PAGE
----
Out of our Minds - Learning to be Creative

Capstone Publishing (Wiley)

Author: Ken Robinson

Reviewed by Julia S. McAdams

Sir Ken Robinson, Ph.D. was born and educated in England and now resides in Los Angeles. He is Professor Emeritus of Arts Education at the University of Warwick, and is a renowned author, consultant, and speaker in the areas of creativity, education, and the arts. His background includes leadership roles in several initiatives to promote creativity in education and in the workplace, both in Europe and in the United States, and he was knighted in 2003 for achievements in those areas. The topic of Out of Our Minds is the importance of encouraging creativity in educational systems and the workplace; the intended audience for this book is anyone with that interest.

The book begins with an intriguing discussion of world history, the history of educational systems and curricula, and the tendency to separate arts and sciences within education. The author contends that, in general, children think they are creative and adults think they are not. Also, he states that there is a tendency to grow out of and not into creativity, and that creativity is much like reading and writing. If one cannot read or write, it is because he or she has not been shown how. If someone is not creative, he or she has not been shown what is involved. Sir Robinson also discusses the value of the inclusion of creative disciplines within the workplace and in educational systems, and the corporate university concept. 

Out of Our Minds is about why creativity matters so much, why people think they are not creative, how we arrived at this point, and what we can do about it.” 

In the preface, Sir Robinson states that “Out of Our Minds is about why creativity matters so much, why people think they are not creative, how we arrived at this point, and what we can do about it.”  He cites a great many references, and provides examples of how life experiences and environment might affect musical, artistic, or other creative skills.  He also includes examples of how there often is benefit from taking a multidisciplinary approach to workplace projects. In the final chapter, he describes how creative subject matter can be infused into a school system. He uses the example of how founders of the Blue Man Group, a renowned creative organization, ultimately started a very successful Blue School System, which emphasizes creativity as much as other topics. The impetus for developing this school came when the founders were choosing schools for their own children.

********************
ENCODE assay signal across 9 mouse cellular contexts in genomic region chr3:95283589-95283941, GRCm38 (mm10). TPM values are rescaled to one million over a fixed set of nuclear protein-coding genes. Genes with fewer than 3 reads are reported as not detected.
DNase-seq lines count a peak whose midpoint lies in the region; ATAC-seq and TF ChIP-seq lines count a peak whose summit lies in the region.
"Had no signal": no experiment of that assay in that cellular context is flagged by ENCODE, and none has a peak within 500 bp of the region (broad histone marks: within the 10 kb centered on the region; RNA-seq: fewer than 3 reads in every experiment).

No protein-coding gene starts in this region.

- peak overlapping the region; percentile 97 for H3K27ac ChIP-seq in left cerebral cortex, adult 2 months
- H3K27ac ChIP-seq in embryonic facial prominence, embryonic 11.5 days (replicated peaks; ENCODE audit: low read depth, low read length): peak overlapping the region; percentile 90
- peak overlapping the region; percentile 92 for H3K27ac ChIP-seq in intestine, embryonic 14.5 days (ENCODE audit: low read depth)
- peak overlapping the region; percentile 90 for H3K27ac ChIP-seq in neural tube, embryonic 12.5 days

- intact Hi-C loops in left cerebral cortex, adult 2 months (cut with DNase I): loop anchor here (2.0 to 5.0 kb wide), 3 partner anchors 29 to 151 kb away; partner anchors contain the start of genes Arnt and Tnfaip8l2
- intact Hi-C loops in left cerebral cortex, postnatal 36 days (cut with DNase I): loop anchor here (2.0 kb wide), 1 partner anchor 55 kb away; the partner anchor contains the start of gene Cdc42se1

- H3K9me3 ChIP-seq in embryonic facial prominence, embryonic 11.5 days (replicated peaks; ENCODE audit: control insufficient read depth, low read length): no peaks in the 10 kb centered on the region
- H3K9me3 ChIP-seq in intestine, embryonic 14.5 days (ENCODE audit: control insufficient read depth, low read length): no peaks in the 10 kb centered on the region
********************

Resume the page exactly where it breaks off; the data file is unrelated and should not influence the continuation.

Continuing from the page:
Of particular interest to AIR members is Sir Robinson’s discussion of what employers report they are seeking and finding in new graduates, and the implications for curricula planning. In addition, the book includes a section on assessment practices in higher education with particular emphasis on the challenges of assessment within the creative disciplines.

"...we live in revolutionary times, in order to survive and do well, we need to think differently about our abilities—particularly creativity—and make full use of them.”

 

 Robinson’s main argument is that since we live in revolutionary times, in order to survive and do well, we need to think differently about our abilities—particularly creativity—and make full use of them. In order to facilitate positive change, organizations and educational systems may need to consider new approaches.  He cites an impressive number of studies and publications that support his views, and has authored other books on the subject. The author’s perspective is first, that of an educator in the arts, and second, that of a renowned consultant. 

An important strength of the book is that the author writes in a very entertaining style and weaves humor into all 300-plus pages. I would love to see more on how an individual can take steps to enhance his or her own creativity, in addition to the material on creativity in organizations. I thoroughly enjoyed the book, and found it to be a great learning experience and very entertaining. The individuals who would benefit from reading Out of Our Minds are students, people who work in education, and anyone else interested in increasing creativity in our society.  

 

 Julia S. McAdams serves as Institutional Research Analyst in the Office of Research and Assessment at the University of Alabama.

 
 

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Total Comments: 2
 
Meg posted on 1/31/2012 11:48 AM
I loved his presentation at the 2011 SACS Annual Meeting. The book sounds just as insightful and entertaining.
Heather posted on 1/31/2012 5:07 PM
This could be a great plenary session at an Annual AIR Forum! Plus, the book could be foundation for a SeminAIR Discussion Group.